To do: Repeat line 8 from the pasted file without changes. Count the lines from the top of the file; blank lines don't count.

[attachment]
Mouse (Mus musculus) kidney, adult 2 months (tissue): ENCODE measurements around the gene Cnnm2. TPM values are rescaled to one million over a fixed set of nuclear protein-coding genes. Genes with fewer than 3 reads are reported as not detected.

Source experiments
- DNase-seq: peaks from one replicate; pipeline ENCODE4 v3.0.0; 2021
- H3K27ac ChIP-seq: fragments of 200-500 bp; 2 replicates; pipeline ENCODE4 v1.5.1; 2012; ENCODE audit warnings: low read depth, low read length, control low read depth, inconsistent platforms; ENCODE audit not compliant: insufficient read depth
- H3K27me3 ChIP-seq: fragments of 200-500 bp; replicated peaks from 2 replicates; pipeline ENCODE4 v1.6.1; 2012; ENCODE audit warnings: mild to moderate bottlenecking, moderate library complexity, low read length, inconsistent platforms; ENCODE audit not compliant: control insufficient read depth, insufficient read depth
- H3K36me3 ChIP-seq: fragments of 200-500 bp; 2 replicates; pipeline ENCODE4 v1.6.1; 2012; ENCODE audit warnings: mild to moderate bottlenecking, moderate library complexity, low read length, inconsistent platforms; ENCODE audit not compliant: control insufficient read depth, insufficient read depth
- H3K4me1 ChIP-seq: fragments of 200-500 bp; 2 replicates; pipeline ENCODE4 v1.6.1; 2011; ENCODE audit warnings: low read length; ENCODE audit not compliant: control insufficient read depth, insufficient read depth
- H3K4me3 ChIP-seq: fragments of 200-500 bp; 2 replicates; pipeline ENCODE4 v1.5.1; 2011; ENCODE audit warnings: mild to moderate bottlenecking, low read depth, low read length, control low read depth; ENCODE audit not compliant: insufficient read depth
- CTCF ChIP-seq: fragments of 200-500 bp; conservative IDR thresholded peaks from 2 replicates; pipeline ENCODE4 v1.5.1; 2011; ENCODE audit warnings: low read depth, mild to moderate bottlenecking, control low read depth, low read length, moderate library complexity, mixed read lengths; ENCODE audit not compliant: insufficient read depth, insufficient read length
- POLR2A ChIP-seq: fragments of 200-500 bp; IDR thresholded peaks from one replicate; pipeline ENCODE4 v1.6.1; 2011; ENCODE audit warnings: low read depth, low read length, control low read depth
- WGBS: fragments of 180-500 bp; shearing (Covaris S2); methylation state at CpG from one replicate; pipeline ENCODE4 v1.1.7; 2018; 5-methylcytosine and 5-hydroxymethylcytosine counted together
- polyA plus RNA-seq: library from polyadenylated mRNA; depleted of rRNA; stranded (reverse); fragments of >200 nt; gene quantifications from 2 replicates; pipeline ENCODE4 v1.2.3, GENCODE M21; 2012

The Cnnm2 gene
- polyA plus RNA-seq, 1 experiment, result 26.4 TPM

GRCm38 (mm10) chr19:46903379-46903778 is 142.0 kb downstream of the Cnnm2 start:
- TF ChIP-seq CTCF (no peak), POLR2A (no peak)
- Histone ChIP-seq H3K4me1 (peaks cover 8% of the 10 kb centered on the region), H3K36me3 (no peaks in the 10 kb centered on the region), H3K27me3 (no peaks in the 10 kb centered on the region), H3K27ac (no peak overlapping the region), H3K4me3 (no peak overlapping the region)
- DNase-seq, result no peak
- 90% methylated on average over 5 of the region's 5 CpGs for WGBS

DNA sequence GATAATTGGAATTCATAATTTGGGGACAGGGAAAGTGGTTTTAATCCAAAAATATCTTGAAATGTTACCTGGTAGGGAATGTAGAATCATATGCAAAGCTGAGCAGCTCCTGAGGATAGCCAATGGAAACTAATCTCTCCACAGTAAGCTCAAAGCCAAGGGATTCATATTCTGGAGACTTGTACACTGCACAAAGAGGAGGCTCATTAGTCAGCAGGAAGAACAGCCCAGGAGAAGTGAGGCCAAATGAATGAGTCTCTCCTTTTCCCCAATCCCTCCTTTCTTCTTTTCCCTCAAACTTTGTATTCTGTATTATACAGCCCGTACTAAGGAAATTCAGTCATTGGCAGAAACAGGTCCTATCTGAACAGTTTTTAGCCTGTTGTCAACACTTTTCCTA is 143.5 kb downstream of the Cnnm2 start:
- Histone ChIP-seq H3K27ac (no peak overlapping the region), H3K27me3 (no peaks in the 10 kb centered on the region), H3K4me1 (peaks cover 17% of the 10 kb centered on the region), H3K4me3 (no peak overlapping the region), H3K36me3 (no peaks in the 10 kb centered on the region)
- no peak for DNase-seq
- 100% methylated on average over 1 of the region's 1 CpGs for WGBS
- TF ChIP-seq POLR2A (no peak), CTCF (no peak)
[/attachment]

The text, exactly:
- H3K4me3 ChIP-seq: fragments of 200-500 bp; 2 replicates; pipeline ENCODE4 v1.5.1; 2011; ENCODE audit warnings: mild to moderate bottlenecking, low read depth, low read length, control low read depth; ENCODE audit not compliant: insufficient read depth